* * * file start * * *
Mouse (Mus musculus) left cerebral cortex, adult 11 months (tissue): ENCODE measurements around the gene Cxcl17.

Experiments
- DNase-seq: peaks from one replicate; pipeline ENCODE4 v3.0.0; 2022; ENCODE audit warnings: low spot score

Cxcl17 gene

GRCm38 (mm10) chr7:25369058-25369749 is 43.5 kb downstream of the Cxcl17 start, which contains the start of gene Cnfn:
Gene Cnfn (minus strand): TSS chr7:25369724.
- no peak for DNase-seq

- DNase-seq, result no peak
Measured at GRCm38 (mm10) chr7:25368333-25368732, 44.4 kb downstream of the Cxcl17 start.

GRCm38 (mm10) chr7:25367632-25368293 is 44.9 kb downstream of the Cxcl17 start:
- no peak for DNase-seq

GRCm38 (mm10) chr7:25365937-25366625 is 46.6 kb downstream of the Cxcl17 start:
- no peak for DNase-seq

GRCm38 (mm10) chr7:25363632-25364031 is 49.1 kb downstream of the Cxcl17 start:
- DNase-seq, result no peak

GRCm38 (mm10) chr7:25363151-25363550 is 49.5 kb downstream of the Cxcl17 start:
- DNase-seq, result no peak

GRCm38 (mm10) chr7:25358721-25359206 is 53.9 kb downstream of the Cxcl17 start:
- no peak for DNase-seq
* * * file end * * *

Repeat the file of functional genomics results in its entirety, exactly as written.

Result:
Mouse (Mus musculus) left cerebral cortex, adult 11 months (tissue): ENCODE measurements around the gene Cxcl17.

Experiments
- DNase-seq: peaks from one replicate; pipeline ENCODE4 v3.0.0; 2022; ENCODE audit warnings: low spot score

Cxcl17 gene

GRCm38 (mm10) chr7:25369058-25369749 is 43.5 kb downstream of the Cxcl17 start, which contains the start of gene Cnfn:
Gene Cnfn (minus strand): TSS chr7:25369724.
- no peak for DNase-seq

- DNase-seq, result no peak
Measured at GRCm38 (mm10) chr7:25368333-25368732, 44.4 kb downstream of the Cxcl17 start.

GRCm38 (mm10) chr7:25367632-25368293 is 44.9 kb downstream of the Cxcl17 start:
- no peak for DNase-seq

GRCm38 (mm10) chr7:25365937-25366625 is 46.6 kb downstream of the Cxcl17 start:
- no peak for DNase-seq

GRCm38 (mm10) chr7:25363632-25364031 is 49.1 kb downstream of the Cxcl17 start:
- DNase-seq, result no peak

GRCm38 (mm10) chr7:25363151-25363550 is 49.5 kb downstream of the Cxcl17 start:
- DNase-seq, result no peak

GRCm38 (mm10) chr7:25358721-25359206 is 53.9 kb downstream of the Cxcl17 start:
- no peak for DNase-seq